There are strict guidelines, which must be followed during the examination and collection for the rape kit. The evidence for the kit will be collected either by a nurse and a physician or a sexual assault nurse examiner who has been specifically trained to deal with sexual assault survivors. The nurse or examiner will then ask you some general questions about your health, followed by more specific questions about the assault. These facts will help the examiner to know what to look for during the exam. Then the examiner will perform an examination to collect medical evidence. When your assailant is found, he/she may undergo a similar exam to collect evidence. This will allow for a comparison of medical samples with the evidence they collected from you. It may also help to positively identify the person as your attacker. If you would like to know more about the purpose of each procedure performed during the rape kit exam, be sure to ask the examiner or the rape crisis advocate. They can answer any further questions you may have.

During the rape kit exam, the doctor or nurse examiner will write down all signs of abrasions, bruising, cuts, concussion, and evidence of penetration on a special report form. If you notice any bruising following your rape kit examination, you may want to go for a follow-up visit with your doctor or have the bruises photographed by a friend. If the case goes to trial, photos and testimony of the doctor or nurse examiner will be very important.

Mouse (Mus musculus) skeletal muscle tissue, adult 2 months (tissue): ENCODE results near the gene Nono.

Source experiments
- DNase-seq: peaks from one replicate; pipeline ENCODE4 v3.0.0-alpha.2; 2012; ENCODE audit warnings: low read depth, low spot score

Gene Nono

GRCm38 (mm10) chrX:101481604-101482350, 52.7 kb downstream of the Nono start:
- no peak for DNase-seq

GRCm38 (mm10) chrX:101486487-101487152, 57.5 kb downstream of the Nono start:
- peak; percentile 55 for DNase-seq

Another important issue that you need to consider is the expense of the rape kit. The rape kit exam will be paid by the law enforcement agency investigating the assault "if the survivor cooperates with the investigation." "Cooperation" could simply mean filing a report with the police department, or it could require you to press charges. If you are unsure about your circumstances, ask the attending officer.  These costs can be over $400, and if you do not "cooperate" according to the department's standards, you will be obligated to pay all of those fees yourself.  Any additional tests for pregnancy or sexually transmitted diseases will be your own expense.  You are encouraged to have a follow-up exam 2 - 4 weeks following the assault.



After the rape kit is completed, you will probably be interviewed by a detective from the attending police